5 Innovations in Agriculture

Today, farmers everywhere are adapting new technology-assisted farming methods to increase their productivity and output. With limited resources like land, water, and fertilizers, it is essential to increase agricultural production.

In recent years, farmers’ methods of managing crops and fields have changed due to the adoption of digital technologies in precision agriculture. You don’t have to be an expert to see how technology has improved farming and made it easier, safer, and more profitable.

Drones for crop monitoring, devices for measuring animals, farm management software, driverless tractors, and other innovative farming tools and technologies are just a few examples.

The following list of recent and future agricultural innovations includes:

1. AI/ML & Data Science in Agriculture Technology

Artificial intelligence is the application of human intelligence through a mechanical body, in which commands are delivered to the machine and thus clever work is performed without effort.

The full life cycle of agriculture comprises soil preparation, seeding, fertilizer application, water irrigation, weed control, harvesting, and storage.

At every stage of the process, farmers and growers are forced to rely on their intuitions, projections, and risks based on the correct time and other factors.

Because of their successful data analysis and forecasts, AI and machine learning can significantly contribute and benefit.

2. Agriculture based on GIS

Smart farming requires the use of GIS software because fields are based on location.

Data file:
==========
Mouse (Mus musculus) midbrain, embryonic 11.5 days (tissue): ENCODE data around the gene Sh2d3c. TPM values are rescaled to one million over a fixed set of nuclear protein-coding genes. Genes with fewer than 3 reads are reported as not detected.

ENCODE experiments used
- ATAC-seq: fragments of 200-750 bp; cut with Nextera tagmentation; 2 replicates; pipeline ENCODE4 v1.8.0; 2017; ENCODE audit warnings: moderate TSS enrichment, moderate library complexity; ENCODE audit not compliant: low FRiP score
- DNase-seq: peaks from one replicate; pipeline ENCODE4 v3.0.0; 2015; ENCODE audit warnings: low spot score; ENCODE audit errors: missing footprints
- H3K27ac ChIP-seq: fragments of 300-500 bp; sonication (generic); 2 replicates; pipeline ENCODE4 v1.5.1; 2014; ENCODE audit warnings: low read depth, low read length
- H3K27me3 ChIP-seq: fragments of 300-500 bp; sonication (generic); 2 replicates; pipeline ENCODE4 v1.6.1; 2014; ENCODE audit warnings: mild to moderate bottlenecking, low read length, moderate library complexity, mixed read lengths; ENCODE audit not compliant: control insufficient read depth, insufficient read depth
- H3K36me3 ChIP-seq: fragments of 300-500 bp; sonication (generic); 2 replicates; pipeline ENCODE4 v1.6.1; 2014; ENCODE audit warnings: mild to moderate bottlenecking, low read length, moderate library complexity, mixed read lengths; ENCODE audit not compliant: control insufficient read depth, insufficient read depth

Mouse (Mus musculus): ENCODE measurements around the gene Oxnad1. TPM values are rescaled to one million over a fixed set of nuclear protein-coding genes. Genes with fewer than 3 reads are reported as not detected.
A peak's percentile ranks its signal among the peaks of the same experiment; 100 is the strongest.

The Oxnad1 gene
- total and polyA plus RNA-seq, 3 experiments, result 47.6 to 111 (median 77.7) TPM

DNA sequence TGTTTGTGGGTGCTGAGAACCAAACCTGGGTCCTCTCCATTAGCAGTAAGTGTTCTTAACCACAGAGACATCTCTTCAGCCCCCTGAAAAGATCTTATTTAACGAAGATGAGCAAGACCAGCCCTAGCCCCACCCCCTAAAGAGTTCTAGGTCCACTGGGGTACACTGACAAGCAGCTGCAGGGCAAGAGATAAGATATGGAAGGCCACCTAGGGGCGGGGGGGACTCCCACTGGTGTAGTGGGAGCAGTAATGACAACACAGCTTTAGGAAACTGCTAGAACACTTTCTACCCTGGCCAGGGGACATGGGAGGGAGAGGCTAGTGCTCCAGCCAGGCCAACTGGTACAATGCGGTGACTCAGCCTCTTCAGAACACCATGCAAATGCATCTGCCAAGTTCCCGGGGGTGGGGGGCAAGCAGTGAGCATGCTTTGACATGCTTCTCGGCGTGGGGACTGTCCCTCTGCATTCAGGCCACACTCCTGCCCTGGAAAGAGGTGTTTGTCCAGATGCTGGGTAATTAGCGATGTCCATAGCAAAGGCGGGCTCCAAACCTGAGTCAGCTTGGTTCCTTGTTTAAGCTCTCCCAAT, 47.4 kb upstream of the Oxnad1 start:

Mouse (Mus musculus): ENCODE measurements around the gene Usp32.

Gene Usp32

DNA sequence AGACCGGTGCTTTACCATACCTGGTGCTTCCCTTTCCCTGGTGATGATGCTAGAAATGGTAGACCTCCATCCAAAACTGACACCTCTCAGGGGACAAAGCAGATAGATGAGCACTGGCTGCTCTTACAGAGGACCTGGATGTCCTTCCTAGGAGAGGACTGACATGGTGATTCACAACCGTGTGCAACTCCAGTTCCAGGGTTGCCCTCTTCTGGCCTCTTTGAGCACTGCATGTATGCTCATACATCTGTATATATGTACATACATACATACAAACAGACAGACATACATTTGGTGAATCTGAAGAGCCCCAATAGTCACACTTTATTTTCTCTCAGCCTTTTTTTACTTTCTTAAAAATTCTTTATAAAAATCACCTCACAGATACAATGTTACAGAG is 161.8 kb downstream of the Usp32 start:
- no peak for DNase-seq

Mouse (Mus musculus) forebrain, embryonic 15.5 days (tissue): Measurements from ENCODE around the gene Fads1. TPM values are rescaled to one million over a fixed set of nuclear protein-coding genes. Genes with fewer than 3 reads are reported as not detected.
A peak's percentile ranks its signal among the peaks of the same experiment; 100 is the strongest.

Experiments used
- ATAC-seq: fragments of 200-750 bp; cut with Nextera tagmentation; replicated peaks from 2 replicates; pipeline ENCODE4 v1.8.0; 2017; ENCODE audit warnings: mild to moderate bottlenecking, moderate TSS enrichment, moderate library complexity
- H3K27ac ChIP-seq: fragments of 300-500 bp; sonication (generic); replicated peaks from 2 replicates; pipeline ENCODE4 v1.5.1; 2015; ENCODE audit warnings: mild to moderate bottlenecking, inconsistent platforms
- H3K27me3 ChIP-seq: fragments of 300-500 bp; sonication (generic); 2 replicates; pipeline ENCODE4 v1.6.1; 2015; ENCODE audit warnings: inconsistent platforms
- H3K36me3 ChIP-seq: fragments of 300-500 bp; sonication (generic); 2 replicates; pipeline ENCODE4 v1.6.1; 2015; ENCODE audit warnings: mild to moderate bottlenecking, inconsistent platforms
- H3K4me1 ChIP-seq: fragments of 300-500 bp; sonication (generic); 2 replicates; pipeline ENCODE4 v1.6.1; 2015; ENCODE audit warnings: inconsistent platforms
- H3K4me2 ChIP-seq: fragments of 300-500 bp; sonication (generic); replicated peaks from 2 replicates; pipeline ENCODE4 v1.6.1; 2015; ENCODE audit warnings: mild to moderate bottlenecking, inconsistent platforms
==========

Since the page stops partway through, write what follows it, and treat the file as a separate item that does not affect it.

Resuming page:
GIS software allows farmers to track both current and future changes in factors like rainfall, temperature, crop yields, and plant health.

Additionally, it enables farmers to use GPS-based treatments in combination with smart machinery to optimize the application of fertilizer and pesticides. By treating only specific areas of the field rather than the entire piece, they may save money, time, and effort.

3. Data From The Sky – Drones

Drones can be used by farmers to precisely measure crop biomass, plant height, weed presence, and water saturation on particular field sections.

They deliver better, more accurate data with higher resolution than satellites. When they are controlled locally, they send crucial data even faster than spies.

They offer better, more precise, and higher resolution data when compared to satellites. When controlled locally, they provide vital information even more quickly than scouts.

Drones are also seen as unmatched partners in the war against insects. The use of drones to spray pesticides on hazardous areas prevents insect invasions and lowers the risk of chemical poisoning from direct contact. 

4. Data Combination

In order to acquire relevant insights for farms, Crop Monitoring may occasionally need to combine data sets. The user can initially assess the performance of his field in relation to the region’s overall average for all fields.

Several databases from all of the region’s fields are compared in order to address this issue. The next useful function that uses a variety of sources is the analysis of weather data.

Farmers can also monitor temperature and rainfall with the tool.

5. Automation

We are not surprised to see machines doing farm work because robots have come a long way.

It has been acknowledged that agricultural automation, or so-called smart farming, reduces the need for human resources.

As a result, a farmer can fulfill the worldwide commitment to satisfy rising population needs by producing essential agro-produce more quickly and with less human involvement.

Leave a Comment

Your email address will not be published.